Astrology: Film: Review: ‘The Good Lie’ (2014)

Warner Bros.

Warner Bros.

Whether it’s called the Motherland or Fatherland, one’s native country is an extension of family, especially in the face of tragic uprooting. The Good Lie, written and directed by Philippe Falardeau, uses the civil war in Sudan and the “Lost Boys” it generated as inspiration for a fictional story about how the human spirit strives to preserve and create family, no matter how bad the odds.

The movie starts in 1987 in a south Sudanese village. A handful of children, who often play at a simple game which involves naming the succession of their tribal grandfathers, quickly become orphans when rebel soldiers from the north descend. These youngsters evacuate the only home they’ve known and, along with some others they meet, eventually find refuge in Kenya. The group’s members, who are maternally protective of each other so that they may all survive, includes biological siblings Mamere and his sister Abital Deng, whose older brother, Theo, did not complete the journey. Theo lives out his name, which means “gift of God,” giving himself up to rebel soldiers to protect the others.

Time passes at the camp and the children reach young adulthood. Mamere (Arnold Oceng) and Abital (Kuoth Wiel) remain tight with Jeremiah (Ger Duany) and Paul (Emmanuel Jal), whom they bonded with on their arduous Kenya-bound journey. After more than a dozen years at the camp, the quartet is given passage, through a U.S. program, to Kansas City, with the exception of Abital whose host family is in Boston. Carrie Davis (Reese Witherspoon) is an employment-agency counselor, in Kansas City, whose objective is to get the trio working quickly.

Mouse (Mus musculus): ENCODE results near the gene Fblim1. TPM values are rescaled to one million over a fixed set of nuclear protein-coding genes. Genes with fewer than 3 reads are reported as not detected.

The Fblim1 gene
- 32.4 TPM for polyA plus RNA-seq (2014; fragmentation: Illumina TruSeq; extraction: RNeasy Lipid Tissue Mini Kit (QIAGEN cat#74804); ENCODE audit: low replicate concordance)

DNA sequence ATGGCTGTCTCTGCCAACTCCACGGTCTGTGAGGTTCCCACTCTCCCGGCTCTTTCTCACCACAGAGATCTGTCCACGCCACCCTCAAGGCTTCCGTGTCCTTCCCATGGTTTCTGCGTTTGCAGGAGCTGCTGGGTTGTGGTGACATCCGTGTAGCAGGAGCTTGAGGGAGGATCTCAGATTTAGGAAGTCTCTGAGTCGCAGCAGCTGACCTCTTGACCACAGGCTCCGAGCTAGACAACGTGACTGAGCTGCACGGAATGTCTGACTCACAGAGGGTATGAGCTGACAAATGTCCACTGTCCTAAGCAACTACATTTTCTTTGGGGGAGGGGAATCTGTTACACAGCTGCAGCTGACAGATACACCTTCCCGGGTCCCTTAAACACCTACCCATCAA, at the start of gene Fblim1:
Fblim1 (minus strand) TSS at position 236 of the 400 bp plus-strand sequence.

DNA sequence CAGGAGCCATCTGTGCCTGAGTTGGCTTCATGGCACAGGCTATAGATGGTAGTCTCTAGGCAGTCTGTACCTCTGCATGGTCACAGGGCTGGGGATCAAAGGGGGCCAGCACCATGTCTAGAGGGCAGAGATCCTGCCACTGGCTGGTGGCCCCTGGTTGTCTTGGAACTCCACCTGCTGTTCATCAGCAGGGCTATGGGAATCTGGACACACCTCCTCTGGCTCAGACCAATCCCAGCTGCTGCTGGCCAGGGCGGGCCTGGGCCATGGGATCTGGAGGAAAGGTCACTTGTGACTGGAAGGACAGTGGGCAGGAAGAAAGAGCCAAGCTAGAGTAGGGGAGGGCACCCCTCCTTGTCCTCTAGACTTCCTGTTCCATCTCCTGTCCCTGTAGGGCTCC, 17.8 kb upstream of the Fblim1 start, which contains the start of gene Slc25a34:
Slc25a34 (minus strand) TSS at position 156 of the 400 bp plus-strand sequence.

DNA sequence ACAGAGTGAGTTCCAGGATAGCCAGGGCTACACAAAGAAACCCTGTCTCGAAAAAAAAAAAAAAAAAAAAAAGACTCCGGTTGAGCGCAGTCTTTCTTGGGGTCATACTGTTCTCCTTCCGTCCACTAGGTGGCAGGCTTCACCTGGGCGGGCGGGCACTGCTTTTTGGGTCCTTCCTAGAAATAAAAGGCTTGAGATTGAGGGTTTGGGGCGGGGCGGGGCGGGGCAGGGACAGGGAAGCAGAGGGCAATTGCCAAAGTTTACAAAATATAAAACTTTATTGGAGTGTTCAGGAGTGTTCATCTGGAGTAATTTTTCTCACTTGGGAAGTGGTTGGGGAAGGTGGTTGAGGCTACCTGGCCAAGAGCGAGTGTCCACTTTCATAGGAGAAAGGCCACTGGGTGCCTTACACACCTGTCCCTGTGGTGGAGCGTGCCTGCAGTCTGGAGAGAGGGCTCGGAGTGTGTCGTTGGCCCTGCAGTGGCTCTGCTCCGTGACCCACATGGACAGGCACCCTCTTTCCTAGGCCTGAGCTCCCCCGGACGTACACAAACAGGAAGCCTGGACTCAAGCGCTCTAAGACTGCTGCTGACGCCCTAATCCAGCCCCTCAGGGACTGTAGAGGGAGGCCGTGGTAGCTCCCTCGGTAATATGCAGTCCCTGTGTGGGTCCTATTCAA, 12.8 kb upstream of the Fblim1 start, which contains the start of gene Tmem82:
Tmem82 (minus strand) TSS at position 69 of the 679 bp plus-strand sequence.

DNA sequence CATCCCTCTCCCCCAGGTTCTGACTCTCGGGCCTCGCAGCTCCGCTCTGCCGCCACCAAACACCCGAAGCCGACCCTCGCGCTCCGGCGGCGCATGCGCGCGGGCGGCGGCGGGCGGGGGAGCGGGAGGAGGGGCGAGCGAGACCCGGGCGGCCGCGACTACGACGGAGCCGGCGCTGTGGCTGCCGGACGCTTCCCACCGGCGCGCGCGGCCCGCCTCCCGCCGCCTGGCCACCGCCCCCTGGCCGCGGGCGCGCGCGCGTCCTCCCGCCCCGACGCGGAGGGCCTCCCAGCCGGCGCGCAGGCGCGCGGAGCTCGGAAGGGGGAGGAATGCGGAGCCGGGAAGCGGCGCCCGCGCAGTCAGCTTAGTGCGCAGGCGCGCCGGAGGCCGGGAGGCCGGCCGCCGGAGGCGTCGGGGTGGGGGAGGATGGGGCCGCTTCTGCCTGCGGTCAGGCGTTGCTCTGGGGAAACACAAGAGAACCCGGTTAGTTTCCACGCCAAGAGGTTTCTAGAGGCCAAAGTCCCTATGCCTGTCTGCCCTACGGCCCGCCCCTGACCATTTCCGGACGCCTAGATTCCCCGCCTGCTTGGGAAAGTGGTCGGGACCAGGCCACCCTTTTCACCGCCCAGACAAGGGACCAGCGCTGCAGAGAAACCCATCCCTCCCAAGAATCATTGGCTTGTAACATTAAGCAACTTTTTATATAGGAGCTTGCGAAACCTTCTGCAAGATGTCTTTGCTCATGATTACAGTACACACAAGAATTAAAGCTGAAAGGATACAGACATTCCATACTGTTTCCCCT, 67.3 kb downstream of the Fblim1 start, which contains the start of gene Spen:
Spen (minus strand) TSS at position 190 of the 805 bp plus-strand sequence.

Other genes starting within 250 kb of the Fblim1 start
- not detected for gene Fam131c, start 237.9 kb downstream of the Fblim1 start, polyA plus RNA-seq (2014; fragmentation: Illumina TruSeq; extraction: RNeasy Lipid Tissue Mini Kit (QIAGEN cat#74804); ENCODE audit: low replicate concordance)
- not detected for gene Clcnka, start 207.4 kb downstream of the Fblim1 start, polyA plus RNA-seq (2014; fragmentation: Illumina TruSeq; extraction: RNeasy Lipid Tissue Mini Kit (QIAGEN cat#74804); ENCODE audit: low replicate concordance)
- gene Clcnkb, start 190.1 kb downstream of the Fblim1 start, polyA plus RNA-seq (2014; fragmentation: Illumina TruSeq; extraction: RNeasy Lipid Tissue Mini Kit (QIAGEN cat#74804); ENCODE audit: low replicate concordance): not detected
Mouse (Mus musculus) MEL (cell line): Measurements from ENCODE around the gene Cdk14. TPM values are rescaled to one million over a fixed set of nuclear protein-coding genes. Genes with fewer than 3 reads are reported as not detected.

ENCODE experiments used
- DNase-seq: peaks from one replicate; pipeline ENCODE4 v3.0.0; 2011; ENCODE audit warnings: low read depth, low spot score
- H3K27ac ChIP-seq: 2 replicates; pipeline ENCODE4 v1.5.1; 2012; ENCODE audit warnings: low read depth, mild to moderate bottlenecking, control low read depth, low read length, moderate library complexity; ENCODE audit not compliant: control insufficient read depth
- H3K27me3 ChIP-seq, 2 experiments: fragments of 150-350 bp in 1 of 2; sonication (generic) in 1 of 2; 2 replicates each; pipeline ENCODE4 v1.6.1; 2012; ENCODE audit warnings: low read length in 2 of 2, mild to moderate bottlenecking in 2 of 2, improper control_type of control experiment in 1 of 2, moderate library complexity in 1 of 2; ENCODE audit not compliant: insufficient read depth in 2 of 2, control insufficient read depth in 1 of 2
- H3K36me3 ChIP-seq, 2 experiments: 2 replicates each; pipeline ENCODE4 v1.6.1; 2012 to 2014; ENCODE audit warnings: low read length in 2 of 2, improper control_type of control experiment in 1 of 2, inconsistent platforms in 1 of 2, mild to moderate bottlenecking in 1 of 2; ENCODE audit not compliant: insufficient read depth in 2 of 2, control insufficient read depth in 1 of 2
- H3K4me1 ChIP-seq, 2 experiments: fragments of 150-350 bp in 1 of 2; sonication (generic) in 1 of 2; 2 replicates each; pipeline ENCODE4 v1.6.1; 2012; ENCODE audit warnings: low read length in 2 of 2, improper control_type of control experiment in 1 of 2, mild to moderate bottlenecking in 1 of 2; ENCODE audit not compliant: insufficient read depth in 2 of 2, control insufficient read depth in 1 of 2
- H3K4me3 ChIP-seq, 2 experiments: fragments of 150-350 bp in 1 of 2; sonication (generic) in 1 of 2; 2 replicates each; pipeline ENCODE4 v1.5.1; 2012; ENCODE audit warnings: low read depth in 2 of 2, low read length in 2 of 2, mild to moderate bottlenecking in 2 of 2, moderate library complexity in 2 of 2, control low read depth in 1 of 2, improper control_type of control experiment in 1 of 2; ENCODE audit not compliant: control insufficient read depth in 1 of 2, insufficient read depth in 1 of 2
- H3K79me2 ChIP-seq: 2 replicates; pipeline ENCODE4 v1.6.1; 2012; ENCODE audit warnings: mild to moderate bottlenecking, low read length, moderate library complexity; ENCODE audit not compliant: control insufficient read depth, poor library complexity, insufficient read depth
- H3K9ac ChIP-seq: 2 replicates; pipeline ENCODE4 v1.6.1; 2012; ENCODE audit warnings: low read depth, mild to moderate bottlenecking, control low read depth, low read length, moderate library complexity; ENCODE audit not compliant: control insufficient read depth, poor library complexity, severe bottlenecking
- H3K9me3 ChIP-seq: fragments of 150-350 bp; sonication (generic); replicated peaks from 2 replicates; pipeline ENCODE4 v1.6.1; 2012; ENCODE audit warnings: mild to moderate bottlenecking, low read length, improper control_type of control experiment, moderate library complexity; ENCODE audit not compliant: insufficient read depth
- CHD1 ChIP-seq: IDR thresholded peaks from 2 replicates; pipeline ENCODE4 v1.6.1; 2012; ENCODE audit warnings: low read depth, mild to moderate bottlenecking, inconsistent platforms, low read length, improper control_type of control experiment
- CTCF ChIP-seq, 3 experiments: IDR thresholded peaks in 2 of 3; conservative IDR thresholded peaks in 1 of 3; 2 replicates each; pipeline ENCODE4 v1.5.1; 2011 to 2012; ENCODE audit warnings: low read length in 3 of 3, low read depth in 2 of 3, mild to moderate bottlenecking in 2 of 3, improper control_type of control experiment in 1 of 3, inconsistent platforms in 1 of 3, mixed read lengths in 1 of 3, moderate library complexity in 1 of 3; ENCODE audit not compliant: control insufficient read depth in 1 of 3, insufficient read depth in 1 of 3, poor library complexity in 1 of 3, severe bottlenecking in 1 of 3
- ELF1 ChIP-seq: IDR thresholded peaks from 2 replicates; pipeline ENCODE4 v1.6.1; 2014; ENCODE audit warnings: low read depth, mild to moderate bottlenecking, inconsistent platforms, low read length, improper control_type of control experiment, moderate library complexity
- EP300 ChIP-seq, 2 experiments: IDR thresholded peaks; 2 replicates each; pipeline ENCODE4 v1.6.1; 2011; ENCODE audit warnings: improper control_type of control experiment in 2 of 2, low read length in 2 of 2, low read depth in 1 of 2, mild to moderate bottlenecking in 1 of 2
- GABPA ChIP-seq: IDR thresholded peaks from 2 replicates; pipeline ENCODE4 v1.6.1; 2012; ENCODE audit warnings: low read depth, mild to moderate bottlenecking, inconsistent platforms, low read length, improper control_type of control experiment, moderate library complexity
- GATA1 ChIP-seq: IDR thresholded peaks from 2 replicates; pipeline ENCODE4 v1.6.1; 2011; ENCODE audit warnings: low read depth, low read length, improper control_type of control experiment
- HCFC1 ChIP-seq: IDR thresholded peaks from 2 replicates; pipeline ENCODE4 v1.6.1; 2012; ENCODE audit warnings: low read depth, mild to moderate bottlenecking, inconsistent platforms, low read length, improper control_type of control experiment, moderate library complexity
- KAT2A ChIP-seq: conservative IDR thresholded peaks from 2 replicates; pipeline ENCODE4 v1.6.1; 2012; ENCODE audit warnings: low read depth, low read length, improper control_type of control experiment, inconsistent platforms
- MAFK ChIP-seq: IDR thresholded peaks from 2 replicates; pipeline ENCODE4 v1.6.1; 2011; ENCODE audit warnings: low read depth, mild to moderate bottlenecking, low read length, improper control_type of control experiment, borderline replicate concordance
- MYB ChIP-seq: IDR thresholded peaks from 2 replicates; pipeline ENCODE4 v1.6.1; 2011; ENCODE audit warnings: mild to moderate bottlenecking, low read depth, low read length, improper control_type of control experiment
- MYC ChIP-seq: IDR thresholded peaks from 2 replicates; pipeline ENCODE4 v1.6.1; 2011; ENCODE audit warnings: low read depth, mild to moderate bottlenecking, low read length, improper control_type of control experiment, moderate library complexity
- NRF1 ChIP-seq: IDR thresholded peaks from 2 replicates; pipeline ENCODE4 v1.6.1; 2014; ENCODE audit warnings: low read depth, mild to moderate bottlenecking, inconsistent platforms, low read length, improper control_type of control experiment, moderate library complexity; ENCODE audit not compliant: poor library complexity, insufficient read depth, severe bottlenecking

Not surprisingly, the independent, non-nonsense, sexually liberated Carrie initially regards working with Mamere, Jermiah and Paul as her job. But as the young men begin to reveal deep seeded issues and values, and the absence of Abital becomes a moral and familial issue, she takes on a maternal role that parallels the nurturing traits of her refugee charges.

The movie’s “good lie” title, which is a falsehood tied to a higher motive, reveals its significance through a genuinely emotional event. Supported by her boss Jack (Corey Stoll), Carrie may not have, as one of the Sudanese men describes it, “a husband to fill her empty house” which initially presents as a train wreck no responsible caretaker would permit their children to live in. She does, however, become the makeshift and, ultimately, real-deal mom who, as the Sudanese refugees did, mothered each other.

Astrology Film Rating: ☽ (Moon)



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